There are tons of incredible historic sites along the 444-mile scenic Natchez Trace Parkway. From Natchez, Mississippi to Nashville, Tennessee, literally thousands of years and millions of travelers have worn the road from a thin wilderness trail to an utterly cruise-able modern byway. History is alive at every twist and turn. One of the most interesting sites is the grave and monument of Meriwether Lewis, a man who met a mysterious demise along the Trace over 200 years ago.
At milepost 385.9 you’ll find the Meriwether Lewis Monument and Gravesite. Meriwether Lewis, most famous as Captain of the Lewis and Clark Expedition, is buried here beneath the monument at Pioneer Cemetery. It is here near the site of Grinder’s Stand where Lewis died a mysterious death. History is yet to definitively solve the question: was it murder or suicide? Read on for this interesting story…
In September of 1809, Lewis set out on a cross-country journey to Washington, D.C. Lewis had quite a way to go as he left St. Louis, where he was serving as Governor of the Upper Louisiana Territory. He had recently run into ruinous debt after the War Department denied reimbursement for drafts he had ordered as Governor. Lewis aimed to set things straight in the Capitol.
On his way, Lewis stopped for the night at Grinder’s Stand, an inn near Hohenwald, Tennessee. In the predawn hours of October 11, 1809, the innkeeper’s wife Priscilla Griner reported hearing gunshots near Lewis’s cabin. Servants found Lewis gravely injured by two shots – one in the gut and one to the head. Meriwether Lewis succumbed to his wounds shortly after sunrise that morning.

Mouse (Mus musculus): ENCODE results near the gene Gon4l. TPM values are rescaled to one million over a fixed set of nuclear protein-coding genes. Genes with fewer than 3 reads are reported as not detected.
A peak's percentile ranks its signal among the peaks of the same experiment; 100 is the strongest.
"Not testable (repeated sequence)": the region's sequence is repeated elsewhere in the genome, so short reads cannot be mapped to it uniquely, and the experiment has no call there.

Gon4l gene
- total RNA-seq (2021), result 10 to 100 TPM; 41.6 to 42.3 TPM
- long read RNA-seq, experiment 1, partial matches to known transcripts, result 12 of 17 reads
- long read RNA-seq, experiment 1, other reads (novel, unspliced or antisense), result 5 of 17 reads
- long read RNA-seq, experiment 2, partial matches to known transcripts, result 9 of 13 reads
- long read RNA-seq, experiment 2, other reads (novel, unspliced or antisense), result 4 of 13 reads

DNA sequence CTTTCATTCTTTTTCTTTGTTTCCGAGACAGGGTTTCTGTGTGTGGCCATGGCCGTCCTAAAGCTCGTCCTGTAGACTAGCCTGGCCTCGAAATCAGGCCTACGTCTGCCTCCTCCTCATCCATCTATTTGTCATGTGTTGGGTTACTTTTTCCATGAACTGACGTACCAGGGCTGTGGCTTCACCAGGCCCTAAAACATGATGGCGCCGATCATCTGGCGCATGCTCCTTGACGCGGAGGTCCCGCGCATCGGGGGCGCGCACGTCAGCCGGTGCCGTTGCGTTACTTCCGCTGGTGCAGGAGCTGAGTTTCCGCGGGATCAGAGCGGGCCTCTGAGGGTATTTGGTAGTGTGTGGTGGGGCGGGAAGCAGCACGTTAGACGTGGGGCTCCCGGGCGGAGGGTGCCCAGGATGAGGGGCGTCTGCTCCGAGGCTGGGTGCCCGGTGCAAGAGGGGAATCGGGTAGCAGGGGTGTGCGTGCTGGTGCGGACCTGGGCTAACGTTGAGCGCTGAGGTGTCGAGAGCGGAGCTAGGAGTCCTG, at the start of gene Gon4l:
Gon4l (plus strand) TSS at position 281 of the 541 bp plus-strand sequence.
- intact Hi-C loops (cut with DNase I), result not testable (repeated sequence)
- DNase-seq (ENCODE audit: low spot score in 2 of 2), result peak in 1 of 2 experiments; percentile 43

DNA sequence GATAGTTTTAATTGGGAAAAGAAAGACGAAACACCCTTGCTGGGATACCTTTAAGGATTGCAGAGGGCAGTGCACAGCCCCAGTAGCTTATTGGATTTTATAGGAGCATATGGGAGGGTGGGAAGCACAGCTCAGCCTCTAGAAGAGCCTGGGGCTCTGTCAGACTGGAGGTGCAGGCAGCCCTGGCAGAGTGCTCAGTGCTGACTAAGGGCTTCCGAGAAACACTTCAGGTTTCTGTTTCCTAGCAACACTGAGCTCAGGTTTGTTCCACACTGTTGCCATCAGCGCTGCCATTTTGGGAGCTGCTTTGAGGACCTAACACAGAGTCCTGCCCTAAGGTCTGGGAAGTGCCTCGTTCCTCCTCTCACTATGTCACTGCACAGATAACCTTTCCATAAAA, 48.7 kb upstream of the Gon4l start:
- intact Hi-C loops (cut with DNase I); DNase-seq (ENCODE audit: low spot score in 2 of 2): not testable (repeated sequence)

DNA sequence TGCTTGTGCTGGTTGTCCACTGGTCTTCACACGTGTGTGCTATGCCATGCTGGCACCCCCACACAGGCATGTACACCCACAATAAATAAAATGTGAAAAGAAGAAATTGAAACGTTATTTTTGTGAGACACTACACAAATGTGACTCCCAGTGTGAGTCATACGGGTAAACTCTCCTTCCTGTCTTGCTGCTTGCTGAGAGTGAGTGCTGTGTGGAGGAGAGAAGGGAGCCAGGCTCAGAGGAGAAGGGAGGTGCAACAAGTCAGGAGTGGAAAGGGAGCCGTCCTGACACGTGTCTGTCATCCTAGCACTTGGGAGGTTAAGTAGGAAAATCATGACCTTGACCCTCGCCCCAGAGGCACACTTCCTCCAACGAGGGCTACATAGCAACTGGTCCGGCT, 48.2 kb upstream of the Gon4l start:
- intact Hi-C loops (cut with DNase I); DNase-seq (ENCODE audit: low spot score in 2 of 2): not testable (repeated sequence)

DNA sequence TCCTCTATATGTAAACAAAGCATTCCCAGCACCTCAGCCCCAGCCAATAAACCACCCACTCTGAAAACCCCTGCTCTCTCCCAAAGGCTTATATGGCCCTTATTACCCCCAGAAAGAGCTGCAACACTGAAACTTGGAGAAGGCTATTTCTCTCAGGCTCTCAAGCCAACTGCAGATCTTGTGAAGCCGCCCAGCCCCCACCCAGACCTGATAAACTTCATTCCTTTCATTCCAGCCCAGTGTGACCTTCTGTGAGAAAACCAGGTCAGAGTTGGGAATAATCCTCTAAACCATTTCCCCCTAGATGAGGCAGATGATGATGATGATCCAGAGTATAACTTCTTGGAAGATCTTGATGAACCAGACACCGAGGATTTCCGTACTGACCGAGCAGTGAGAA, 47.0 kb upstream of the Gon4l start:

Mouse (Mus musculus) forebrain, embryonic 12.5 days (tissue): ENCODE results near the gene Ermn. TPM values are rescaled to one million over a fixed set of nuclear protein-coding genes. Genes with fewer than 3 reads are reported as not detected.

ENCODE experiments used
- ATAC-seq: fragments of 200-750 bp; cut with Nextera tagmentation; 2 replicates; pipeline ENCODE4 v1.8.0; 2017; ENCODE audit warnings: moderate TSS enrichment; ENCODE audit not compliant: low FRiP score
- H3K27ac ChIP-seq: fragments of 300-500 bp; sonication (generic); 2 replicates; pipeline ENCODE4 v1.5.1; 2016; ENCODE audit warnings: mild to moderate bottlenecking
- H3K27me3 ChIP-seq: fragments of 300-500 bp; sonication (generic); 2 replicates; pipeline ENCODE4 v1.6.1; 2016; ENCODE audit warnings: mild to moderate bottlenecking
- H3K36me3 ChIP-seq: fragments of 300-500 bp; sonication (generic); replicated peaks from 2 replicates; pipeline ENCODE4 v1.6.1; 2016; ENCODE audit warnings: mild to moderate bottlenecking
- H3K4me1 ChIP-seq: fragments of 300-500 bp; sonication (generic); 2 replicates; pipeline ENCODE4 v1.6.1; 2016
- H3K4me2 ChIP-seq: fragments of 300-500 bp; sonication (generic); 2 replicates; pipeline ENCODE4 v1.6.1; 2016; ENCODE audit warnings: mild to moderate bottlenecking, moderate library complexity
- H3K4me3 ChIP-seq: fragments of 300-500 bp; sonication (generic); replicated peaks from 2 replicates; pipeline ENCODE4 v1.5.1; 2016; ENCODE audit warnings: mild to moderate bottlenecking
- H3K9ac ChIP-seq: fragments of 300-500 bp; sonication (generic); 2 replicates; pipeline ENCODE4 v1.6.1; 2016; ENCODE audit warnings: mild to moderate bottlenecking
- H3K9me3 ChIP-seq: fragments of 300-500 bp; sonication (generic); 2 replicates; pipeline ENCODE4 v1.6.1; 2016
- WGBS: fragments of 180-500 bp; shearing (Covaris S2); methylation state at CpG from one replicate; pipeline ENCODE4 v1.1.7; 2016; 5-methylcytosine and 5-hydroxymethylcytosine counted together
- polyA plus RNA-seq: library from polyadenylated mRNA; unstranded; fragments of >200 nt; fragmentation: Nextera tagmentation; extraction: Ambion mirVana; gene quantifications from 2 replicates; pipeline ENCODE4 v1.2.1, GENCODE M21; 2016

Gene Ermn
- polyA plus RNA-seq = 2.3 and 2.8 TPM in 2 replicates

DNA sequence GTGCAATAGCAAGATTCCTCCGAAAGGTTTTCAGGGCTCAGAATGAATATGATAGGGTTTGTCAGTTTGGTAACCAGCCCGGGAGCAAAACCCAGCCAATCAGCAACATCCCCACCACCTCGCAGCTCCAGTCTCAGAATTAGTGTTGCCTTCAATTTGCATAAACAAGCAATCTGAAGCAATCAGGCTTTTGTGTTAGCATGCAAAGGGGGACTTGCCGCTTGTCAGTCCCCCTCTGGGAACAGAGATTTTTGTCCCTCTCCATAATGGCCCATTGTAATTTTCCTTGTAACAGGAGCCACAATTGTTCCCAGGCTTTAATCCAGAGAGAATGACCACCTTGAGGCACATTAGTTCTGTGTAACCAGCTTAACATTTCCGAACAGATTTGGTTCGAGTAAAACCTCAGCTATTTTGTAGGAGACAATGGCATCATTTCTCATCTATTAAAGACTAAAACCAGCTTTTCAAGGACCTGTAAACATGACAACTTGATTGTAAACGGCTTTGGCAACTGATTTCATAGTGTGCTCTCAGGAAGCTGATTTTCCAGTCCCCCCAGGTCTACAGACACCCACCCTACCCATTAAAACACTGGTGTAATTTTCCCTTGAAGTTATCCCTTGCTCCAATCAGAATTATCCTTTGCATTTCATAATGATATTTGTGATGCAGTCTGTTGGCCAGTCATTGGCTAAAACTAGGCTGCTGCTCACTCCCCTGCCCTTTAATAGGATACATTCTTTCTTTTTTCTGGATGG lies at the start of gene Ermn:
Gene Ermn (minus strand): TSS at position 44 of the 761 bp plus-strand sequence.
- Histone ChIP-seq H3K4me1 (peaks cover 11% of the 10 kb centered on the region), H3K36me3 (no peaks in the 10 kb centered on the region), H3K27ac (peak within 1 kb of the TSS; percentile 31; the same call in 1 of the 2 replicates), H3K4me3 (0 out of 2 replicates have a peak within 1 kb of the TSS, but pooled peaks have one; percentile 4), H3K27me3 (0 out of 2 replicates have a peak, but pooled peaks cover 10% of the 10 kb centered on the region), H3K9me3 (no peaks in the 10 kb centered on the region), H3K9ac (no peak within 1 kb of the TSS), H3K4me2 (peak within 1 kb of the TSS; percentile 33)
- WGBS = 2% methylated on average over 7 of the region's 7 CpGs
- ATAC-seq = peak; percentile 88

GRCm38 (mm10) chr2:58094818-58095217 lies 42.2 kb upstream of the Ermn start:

No one saw what happened, and it didn’t take long for rumors surrounding his death to spread. Had Lewis’s grave debt, among other factors, contributed to his suicide? Had assassins or robbers killed the famous explorer?
The story truth was further obfuscated by contradictory accounts of the morning contributed to Mrs. Griner. For instance, in one account Lewis was found in his cabin after sudden gunshots. In another account, the fearless explorer was found wounded outside of his cabin after an audible scuffle with unknown men. A Nashville paper even reported that his throat had been cut.
Mrs. Griner did claim that Lewis behaved strangely during the dinner before his death, noting that he paced heavily and spoke to himself while looking very flush in the face. He had reportedly had trouble finding a wife, struggled with alcohol, and recently had a falling out with President Thomas Jefferson. He had also attempted suicide previously in his journey.
On the other hand, robbers and killers were quite common along the early Natchez Trace. Many people met their end at the barrel of a highwayman’s pistol. The sum of Lewis’s money was missing from his cabin and an 1848 postmortem conducted by the Tennessee State Commission concluded that Lewis likely died “by the hands of an assassin.”
Although historians debate the circumstances of Meriwether Lewis’s death to this day, one thing is certain: Lewis’s death was an unfortunate early end to the life of one of America’s greatest explorers and a brave and tireless adventurer. When you travel the Trace today, you will literally follow the footsteps of this incredible individual. While you’re out there, take a moment to pay your respects to Meriwether Lewis and the countless other souls that dared to trod the rugged path below your feet.
Ready to explore the mysteries of the Trace? For more information on the Natchez Trace and its unique history, visit www.scenictrace.com. For more photo and updates, follow us on Facebook, Twitter, and Instagram @TheNatchezTrace
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